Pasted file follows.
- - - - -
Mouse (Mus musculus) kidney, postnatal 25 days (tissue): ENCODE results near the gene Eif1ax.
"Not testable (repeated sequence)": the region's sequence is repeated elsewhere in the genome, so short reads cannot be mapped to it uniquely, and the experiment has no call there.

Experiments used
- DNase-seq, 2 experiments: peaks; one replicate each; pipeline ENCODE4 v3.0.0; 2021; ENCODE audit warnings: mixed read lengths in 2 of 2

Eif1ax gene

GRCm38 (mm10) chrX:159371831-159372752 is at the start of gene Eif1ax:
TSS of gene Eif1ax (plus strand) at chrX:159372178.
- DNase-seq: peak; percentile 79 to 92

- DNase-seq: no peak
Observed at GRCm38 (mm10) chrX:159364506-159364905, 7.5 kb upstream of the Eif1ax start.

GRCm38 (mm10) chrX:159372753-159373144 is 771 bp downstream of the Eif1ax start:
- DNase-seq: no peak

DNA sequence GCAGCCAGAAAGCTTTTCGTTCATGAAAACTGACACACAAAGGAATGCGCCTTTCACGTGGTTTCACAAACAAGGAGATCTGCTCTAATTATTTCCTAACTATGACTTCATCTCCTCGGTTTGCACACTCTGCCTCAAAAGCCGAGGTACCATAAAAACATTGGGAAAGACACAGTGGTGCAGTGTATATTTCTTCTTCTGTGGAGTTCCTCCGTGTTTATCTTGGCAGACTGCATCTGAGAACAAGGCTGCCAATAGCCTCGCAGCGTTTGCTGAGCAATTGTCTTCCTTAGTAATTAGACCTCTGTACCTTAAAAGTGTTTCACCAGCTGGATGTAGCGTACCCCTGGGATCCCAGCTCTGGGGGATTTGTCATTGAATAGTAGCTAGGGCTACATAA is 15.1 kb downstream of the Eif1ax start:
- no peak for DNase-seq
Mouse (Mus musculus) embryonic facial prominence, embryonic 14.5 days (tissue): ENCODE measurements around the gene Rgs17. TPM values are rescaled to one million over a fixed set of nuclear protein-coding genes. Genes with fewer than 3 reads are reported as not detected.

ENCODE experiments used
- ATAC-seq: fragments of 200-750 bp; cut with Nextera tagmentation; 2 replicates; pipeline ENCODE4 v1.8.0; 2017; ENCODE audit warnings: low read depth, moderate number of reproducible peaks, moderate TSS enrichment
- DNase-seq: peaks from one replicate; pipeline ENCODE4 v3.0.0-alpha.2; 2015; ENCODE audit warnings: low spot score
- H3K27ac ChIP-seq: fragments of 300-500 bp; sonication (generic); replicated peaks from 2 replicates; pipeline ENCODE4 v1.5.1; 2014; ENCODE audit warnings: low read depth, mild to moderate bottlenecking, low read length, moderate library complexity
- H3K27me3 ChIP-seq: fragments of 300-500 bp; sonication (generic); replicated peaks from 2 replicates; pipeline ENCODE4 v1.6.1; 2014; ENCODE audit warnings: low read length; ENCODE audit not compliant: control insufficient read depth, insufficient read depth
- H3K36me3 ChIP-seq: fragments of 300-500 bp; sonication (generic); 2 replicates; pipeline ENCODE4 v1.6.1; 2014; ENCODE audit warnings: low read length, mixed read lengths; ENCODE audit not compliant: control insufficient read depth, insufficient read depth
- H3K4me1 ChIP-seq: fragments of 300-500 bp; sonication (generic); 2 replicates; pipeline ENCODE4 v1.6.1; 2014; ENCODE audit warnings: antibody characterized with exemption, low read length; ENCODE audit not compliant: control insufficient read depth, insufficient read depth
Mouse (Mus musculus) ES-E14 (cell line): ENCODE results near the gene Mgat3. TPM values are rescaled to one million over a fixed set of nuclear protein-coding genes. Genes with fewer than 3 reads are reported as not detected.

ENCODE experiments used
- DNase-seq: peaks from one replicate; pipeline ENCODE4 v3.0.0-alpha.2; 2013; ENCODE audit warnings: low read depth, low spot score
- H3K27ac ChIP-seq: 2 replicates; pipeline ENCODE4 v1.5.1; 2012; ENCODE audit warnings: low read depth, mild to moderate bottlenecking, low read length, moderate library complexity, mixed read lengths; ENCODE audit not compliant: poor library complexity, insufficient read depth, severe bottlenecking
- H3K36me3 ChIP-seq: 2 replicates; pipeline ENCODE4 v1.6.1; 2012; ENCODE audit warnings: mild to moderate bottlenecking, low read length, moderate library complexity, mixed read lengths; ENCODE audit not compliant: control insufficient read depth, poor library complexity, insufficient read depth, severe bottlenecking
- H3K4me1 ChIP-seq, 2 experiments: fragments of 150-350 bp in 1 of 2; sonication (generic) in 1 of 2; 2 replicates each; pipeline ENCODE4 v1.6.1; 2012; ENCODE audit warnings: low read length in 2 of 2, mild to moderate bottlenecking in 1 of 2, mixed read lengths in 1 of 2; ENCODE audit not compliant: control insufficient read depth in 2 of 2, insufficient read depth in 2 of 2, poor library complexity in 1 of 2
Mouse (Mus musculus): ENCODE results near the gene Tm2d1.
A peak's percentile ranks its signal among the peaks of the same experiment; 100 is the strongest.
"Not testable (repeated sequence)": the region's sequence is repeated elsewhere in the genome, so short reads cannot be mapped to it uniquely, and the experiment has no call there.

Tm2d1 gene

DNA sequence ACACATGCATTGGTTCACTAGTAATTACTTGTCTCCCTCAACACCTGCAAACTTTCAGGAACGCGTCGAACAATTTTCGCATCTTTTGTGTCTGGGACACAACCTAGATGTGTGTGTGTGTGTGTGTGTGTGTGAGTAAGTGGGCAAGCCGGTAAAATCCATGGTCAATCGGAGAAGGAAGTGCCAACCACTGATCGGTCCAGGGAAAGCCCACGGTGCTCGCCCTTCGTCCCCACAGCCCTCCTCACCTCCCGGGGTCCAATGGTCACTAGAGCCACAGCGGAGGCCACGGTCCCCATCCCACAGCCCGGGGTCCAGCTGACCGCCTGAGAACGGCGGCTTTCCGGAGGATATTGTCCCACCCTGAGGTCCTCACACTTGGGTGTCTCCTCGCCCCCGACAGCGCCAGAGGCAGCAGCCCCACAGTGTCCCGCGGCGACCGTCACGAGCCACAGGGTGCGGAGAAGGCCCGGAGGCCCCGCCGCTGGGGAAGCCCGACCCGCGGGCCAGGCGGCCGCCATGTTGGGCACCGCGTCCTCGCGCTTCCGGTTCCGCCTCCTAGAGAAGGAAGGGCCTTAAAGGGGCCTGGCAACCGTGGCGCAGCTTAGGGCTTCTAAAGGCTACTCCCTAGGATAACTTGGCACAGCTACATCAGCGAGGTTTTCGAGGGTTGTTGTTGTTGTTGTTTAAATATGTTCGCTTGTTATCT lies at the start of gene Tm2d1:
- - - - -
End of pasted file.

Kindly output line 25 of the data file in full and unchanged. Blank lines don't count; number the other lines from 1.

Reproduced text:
- DNase-seq: peaks from one replicate; pipeline ENCODE4 v3.0.0-alpha.2; 2013; ENCODE audit warnings: low read depth, low spot score